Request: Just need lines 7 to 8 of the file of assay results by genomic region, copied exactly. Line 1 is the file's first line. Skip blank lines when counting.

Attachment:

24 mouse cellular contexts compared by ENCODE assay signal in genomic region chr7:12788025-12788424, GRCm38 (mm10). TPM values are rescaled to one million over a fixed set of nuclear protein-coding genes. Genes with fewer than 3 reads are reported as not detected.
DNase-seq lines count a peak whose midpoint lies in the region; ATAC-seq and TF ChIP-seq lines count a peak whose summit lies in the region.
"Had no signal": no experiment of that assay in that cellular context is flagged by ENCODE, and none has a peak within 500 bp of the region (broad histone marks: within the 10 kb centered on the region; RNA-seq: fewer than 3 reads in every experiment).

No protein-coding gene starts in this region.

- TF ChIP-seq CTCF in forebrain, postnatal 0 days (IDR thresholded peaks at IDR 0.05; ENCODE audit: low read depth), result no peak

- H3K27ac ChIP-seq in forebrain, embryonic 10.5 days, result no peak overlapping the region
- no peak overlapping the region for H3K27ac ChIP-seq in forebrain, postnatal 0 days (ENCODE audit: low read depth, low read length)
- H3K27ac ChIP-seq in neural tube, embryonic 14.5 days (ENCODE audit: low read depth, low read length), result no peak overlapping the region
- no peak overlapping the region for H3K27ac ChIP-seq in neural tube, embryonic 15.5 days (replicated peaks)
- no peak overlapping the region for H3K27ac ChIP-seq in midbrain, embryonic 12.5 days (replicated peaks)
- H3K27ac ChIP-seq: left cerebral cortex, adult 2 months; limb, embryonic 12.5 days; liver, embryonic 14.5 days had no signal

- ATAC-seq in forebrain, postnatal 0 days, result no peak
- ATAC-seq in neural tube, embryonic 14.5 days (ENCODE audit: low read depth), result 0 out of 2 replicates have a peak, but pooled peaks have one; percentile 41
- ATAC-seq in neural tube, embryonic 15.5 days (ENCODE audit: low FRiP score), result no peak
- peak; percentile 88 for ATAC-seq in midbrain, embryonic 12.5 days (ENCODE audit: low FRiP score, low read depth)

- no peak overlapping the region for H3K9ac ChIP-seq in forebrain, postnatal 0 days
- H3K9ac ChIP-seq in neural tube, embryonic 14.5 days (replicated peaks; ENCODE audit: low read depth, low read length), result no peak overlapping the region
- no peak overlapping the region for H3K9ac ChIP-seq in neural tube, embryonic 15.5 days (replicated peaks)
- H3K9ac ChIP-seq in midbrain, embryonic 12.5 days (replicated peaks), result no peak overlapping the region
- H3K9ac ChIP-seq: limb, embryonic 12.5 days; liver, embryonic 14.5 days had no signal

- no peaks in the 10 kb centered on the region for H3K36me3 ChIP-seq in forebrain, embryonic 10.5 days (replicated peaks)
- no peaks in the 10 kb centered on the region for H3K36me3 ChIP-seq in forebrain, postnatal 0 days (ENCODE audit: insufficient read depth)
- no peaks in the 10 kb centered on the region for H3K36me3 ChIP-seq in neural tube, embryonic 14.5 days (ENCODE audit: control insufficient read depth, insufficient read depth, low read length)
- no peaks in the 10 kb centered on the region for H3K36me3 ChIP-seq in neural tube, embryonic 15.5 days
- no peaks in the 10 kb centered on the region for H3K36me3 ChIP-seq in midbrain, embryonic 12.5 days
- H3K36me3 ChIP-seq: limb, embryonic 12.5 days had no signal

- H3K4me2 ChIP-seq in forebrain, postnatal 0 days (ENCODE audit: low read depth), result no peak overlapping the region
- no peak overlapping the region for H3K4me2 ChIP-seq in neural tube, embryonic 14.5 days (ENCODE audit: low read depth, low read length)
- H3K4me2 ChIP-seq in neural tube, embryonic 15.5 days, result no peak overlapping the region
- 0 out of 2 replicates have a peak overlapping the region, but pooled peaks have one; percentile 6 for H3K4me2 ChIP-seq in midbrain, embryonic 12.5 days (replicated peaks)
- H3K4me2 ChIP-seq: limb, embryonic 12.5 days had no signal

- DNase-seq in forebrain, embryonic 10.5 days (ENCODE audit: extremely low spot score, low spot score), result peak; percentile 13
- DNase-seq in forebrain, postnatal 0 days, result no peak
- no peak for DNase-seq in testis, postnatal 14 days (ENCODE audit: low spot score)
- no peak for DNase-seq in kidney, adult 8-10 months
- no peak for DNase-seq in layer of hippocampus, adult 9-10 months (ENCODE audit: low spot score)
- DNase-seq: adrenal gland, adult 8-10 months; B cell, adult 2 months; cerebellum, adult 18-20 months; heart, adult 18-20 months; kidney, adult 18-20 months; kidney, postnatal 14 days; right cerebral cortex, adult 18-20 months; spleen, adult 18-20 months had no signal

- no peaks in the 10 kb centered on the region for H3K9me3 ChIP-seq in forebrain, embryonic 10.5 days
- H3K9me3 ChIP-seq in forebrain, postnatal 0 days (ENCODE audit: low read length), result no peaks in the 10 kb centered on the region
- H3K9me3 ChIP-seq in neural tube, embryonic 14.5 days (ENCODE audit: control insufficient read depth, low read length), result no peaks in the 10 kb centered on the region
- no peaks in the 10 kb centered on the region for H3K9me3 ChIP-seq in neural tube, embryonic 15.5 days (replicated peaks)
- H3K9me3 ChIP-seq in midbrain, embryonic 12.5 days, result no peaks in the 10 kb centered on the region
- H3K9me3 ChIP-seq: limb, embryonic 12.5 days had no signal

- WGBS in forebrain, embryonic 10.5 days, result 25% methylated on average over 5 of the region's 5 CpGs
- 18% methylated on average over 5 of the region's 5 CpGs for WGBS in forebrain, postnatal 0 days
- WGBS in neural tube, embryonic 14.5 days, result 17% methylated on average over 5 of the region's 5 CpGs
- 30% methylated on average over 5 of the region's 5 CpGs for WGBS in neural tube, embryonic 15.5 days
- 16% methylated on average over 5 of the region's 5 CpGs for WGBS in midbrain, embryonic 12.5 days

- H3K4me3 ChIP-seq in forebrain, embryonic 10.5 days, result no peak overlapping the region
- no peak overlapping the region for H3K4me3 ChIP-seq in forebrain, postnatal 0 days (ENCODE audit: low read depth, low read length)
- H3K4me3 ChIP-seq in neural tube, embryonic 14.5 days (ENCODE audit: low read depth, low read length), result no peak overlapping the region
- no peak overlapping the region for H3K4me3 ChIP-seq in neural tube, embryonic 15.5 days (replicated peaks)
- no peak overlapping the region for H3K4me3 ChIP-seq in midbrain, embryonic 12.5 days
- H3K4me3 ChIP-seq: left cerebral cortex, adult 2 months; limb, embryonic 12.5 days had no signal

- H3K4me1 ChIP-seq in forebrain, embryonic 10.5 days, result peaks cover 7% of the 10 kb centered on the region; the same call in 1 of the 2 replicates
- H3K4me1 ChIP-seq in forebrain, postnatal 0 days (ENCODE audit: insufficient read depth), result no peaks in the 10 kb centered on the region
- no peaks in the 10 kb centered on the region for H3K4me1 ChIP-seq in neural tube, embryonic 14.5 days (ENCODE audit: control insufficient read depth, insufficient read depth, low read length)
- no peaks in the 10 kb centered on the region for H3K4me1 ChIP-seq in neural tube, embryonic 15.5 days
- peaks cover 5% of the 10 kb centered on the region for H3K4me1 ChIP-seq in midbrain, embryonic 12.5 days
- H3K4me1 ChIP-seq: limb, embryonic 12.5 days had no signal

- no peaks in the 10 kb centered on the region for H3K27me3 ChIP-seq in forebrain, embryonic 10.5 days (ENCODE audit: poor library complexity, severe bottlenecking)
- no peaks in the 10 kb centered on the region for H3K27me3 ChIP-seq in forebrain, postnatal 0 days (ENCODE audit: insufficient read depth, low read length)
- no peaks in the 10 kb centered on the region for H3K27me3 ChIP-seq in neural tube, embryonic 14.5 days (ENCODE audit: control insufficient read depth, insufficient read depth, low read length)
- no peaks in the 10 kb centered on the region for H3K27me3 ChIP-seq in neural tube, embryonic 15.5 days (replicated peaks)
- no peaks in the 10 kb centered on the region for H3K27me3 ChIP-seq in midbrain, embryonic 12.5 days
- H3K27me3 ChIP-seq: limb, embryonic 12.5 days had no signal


- no peak overlapping the region for H3K27ac ChIP-seq in forebrain, postnatal 0 days (ENCODE audit: low read depth, low read length)
- H3K27ac ChIP-seq in neural tube, embryonic 14.5 days (ENCODE audit: low read depth, low read length), result no peak overlapping the region